- 1 Where do you nail your tongue and groove?
- 2 Can you install tongue and groove over drywall?
- 3 Do you glue tongue and groove paneling?
- 4 How do you fasten tongue and groove pine boards?
- 5 What is cheaper shiplap or tongue and groove?
- 6 What is better shiplap or tongue and groove?
- 7 Is tongue and groove cheaper than drywall?
- 8 How much does tongue and groove ceiling cost?
- 9 What wood should I use for wall paneling?
- 10 Do you nail the tongue or groove?
- 11 How do you finish tongue and groove pine walls?
- 12 How do you attach a tongue and groove board?
Where do you nail your tongue and groove?
Avoid visible nail holes
- Install planks with the tongue up.
- Nail at an angle directly through the tongue and into your studs. You don’t need to nail through the face of the planks anywhere but on the bottom row and near the ceiling.
- Start with the bottom row first and work your way up.
Can you install tongue and groove over drywall?
Installing tongue-and-groove (aka T&G) boards is a fast, inexpensive way to panel any ceiling or wall. You can install T&G over bare framing, drywall or plaster, so it’s a great cover-up for an ugly ceiling.
Do you glue tongue and groove paneling?
+1 on no glue in the T&G joint. The individual boards need to be able to expand contract individually (That’s the advantage of T&G). To solve the exposed unfinished tongue issue, you can pre-stain and finish the tongues before assembly.
How do you fasten tongue and groove pine boards?
Fasten each board using a 2” 15 gauge nail on each joist. On the cut side, nail it 1/2” from the edge to prevent splitting the wood. On the tongue side, nail it through the tongue at an angle so the next row covers the nail.
What is cheaper shiplap or tongue and groove?
Shiplap is cheaper than tongue and groove, but it requires a bit more work on the carpenter to get the rows to lay flat against the building in a waterproof fashion. Also, if not installed properly, shiplap is more likely to warp and leak than its counterpart.
What is better shiplap or tongue and groove?
As a general rule, shiplap is the better choice for a very rainy climate, as its overlapping planks shed water quite well. Tongue and groove, on the other hand, can deteriorate in wet climates due to trapped water inside the interlocking connections.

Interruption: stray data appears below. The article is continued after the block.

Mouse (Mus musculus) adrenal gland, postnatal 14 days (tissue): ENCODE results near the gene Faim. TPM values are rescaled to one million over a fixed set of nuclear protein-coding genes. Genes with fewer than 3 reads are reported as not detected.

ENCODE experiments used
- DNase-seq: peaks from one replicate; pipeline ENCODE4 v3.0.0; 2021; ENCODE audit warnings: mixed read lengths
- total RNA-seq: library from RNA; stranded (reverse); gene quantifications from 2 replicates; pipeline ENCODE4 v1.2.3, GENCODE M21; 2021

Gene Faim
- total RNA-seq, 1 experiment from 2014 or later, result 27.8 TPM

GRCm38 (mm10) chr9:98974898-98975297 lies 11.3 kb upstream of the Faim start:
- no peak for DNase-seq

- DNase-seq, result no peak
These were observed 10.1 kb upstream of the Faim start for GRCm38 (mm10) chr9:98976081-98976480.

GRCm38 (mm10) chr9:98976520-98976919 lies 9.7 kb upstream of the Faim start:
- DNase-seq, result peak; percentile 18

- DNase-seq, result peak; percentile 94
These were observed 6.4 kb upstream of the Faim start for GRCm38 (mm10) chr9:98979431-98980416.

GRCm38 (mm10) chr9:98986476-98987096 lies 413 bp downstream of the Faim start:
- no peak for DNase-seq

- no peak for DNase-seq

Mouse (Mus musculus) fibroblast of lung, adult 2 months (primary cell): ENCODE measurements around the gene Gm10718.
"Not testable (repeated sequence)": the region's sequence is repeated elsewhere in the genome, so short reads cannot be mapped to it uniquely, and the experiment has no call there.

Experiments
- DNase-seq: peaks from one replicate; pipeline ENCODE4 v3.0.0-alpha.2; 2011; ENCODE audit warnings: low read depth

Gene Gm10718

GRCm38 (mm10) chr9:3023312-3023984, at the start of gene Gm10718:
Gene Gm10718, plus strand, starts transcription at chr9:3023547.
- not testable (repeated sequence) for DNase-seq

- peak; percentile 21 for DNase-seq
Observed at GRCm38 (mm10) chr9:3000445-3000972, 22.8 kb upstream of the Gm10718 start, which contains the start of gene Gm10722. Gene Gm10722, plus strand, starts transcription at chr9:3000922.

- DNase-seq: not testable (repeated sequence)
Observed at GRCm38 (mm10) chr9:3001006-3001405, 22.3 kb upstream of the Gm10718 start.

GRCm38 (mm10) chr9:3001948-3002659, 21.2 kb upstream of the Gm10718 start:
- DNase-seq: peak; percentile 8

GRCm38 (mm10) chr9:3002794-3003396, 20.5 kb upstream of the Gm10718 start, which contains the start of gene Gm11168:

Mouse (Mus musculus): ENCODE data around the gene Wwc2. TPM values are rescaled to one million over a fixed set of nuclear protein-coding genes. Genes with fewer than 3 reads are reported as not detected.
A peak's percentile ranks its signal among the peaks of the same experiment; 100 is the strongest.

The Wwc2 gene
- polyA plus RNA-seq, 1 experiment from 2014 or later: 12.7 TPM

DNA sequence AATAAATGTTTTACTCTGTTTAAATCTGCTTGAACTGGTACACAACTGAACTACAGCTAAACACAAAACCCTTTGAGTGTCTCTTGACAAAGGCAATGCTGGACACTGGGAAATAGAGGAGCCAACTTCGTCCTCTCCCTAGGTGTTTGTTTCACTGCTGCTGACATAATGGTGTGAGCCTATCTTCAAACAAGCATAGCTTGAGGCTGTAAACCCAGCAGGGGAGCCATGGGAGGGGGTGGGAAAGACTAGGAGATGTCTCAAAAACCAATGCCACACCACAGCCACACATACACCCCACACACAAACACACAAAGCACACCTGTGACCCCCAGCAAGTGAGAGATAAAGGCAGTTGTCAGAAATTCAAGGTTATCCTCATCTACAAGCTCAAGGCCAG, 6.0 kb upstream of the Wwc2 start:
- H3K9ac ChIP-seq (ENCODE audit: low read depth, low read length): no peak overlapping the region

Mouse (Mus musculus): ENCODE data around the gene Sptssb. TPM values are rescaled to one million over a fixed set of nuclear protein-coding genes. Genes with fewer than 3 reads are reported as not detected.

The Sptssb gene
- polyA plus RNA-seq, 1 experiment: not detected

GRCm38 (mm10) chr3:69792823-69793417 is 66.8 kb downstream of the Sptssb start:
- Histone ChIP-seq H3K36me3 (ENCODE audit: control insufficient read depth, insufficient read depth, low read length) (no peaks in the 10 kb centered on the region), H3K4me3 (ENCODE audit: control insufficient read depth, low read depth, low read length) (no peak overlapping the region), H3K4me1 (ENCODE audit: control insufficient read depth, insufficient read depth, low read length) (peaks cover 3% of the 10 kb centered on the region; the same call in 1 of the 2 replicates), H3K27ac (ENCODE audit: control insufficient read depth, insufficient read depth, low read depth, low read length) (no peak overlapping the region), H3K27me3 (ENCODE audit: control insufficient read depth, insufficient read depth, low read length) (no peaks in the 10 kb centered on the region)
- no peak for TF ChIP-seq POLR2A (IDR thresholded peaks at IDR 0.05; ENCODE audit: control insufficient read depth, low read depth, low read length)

Is tongue and groove cheaper than drywall?
One of most frequently asked questions is: Isn’t tongue and groove more costly than drywall? Generally, yes–the retail cost of T&G will cost you more than drywall. But the labor is where the cost comes down considerably, with regard to modular cabins.
How much does tongue and groove ceiling cost?
So, we know the tongue and groove ceiling looks awesome, but the big question is it affordable? According to the material you choose it can run anywhere from $2.00-$3.50 per square foot.
What wood should I use for wall paneling?
Wood is the traditional material used for wall panels but if you’re going for a more modern painted finish, MDF is much better value and is actually a very stable board. In high-moisture environments, like bathrooms, it’s essential to use Moisture Resistant (MR) MDF.
Do you nail the tongue or groove?
For tongue-and-groove flooring, drive a nail at a 45-degree angle through the tongue, then conceal it by engaging the groove of the next board. Be sure to countersink the nail — drive it slightly below the surface of the wood — to prevent interference in the joint.
How do you finish tongue and groove pine walls?
Using an acrylic latex polyurethane, you can seal your tongue and groove pine paneling with a foam paint roller, brush, or paint pad. A paint pad cuts out bubbles and allows you to spread the polyurethane evenly and quickly, so it’s the recommended tool.
How do you attach a tongue and groove board?
Place the first board of the first row. Start at a far wall for vertical boards and at the floor for horizontal boards. Insert a 1/2-inch spacer between the board and starting edge. Run a bead of construction adhesive down the back of each tongue-and-groove board.